Our first week at our condo in Vancouver we discovered that our kitchen sink drained into our downstairs bathtub, our fridge leaked cups of water everyday, the doors didn’t quite shut, the lights didn’t quite work and a small ecosystem had sprouted out of a potato we found under our kitchen sink. We had found ourselves a nice little fixer upper, a leaking condo undergoing renovations.
At first it was a bit funny to cook and study with headlamps on, and it wasn’t long before our lights were fixed and working. What wasn’t so funny was the realization that our privacy was entirely compromised and would be for the remainder of the year.
Curtains could not be installed on windows without windowsills. This meant that every morning at seven, a group of men would be outside our windows starting their days. After a few “exciting” incidents we learned it was just better to be up and on our way by seven.
One Tuesday afternoon we arrived home to see plastering had begun. Our house had been completely rearranged and covered in plastic and a thick layer of plaster dust. This lasted for about a week and a half, as the leaking walls prevented the plaster from drying properly. When the job was complete no one cleaned up the toxic plaster dust or put our place back in order. We spent two full days scrubbing.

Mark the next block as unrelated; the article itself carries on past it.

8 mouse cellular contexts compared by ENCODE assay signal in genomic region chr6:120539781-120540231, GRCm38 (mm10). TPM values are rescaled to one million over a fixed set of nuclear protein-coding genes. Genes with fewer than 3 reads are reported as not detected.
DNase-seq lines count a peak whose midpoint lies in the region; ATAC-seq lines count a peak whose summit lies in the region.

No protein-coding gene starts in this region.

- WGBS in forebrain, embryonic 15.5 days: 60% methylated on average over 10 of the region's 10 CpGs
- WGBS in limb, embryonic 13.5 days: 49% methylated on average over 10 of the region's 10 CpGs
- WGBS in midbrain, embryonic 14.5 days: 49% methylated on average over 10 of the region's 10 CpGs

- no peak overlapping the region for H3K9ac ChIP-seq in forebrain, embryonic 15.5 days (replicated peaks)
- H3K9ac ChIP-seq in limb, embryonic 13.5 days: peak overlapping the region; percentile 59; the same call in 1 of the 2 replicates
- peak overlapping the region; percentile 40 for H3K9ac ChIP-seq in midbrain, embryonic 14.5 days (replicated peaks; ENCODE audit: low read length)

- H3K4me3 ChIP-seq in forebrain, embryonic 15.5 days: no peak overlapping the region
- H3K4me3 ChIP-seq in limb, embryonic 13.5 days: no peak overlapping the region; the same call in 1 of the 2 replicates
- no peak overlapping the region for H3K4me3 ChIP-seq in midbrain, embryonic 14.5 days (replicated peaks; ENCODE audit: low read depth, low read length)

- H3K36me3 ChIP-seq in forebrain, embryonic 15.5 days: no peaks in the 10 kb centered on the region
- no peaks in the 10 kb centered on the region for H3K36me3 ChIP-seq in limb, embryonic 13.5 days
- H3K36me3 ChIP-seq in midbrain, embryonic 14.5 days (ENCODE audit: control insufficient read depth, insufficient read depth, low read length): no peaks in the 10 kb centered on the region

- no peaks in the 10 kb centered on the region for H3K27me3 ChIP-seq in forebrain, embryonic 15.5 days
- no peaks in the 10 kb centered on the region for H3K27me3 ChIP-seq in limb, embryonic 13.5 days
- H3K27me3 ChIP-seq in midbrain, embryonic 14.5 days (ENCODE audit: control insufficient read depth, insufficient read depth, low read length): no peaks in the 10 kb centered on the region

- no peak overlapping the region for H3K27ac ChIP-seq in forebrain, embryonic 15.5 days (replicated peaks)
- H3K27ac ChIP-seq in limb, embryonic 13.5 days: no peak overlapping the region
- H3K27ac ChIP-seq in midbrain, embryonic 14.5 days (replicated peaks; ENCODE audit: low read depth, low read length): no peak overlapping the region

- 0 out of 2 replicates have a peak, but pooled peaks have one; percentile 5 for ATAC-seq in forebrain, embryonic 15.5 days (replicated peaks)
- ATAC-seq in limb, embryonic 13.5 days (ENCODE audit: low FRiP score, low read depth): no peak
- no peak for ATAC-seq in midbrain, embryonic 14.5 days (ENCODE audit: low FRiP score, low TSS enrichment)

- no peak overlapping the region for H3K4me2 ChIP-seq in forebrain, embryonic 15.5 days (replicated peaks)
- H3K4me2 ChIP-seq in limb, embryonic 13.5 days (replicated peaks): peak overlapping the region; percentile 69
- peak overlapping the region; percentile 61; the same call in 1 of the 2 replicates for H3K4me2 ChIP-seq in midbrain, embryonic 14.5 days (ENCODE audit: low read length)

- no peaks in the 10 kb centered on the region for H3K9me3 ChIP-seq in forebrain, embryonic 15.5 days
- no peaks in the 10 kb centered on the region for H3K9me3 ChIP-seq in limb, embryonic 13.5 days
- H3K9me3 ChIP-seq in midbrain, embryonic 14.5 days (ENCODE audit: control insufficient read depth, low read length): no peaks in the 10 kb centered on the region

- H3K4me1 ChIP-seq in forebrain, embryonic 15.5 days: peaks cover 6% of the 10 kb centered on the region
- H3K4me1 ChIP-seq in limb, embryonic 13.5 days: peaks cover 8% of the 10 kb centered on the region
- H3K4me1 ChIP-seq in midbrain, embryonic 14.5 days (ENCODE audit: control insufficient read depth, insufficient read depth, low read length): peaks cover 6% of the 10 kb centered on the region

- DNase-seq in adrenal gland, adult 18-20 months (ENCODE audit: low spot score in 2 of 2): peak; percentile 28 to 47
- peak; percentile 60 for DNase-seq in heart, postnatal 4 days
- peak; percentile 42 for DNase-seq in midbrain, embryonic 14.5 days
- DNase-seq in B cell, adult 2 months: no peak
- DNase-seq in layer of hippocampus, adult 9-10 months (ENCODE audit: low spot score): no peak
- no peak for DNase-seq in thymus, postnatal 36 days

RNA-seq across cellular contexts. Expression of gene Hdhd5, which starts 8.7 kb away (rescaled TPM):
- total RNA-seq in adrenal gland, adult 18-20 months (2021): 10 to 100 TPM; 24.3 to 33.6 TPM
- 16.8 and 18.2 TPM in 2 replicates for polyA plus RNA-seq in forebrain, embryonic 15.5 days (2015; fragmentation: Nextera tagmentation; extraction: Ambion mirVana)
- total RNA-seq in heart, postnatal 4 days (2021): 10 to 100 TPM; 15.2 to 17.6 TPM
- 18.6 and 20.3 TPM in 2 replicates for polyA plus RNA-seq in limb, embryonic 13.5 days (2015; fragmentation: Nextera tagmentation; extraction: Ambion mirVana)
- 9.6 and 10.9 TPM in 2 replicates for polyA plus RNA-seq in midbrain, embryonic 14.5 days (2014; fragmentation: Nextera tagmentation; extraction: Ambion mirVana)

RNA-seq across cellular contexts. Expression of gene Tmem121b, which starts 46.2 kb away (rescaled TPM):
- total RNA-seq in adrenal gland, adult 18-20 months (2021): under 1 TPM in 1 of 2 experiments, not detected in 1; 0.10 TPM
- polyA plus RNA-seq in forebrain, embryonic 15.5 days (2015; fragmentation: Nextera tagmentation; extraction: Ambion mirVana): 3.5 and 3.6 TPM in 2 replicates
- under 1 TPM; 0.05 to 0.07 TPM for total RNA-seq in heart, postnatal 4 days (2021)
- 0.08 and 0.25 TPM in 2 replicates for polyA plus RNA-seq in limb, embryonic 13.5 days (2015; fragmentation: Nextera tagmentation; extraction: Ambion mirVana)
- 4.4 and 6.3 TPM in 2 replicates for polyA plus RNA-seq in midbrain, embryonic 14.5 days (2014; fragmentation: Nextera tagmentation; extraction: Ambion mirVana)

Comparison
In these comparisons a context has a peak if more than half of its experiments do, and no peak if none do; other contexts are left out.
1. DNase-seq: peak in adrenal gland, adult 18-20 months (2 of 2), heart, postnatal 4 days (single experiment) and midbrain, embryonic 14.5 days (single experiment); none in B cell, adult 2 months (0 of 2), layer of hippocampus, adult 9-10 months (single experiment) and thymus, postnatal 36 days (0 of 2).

The renovations were never supposed to take so long and as our condo becomes more livable, it becomes more of a home. As a tenant surely we have some rights to what is going on in the space we pay to live in. The place to turn to in this situation is British Columbia’s Residential Tenancy Office.
A landlord has a right and responsibility to maintain and repair their property during a tenancy. Nonetheless, as a tenant you have the right to quiet enjoyment of the property. This means that the landlord can make every effort to minimize disruption and respect all the guidelines about entering the rental property, and still the tenant has certain rights. If there has been a loss of use of a portion of the property, the tenants may be eligible for compensation. To receive this compensation the tenant’s responsibility is to put a dollar value on the interruptions they have experienced and give this information to the landlord in writing. If this does not work, the tenant can contact the Residential Tenancy Office to intervene.
On the other side of things, the landlord is able to raise rent more than the allowable limit after completing significant renovations to a property.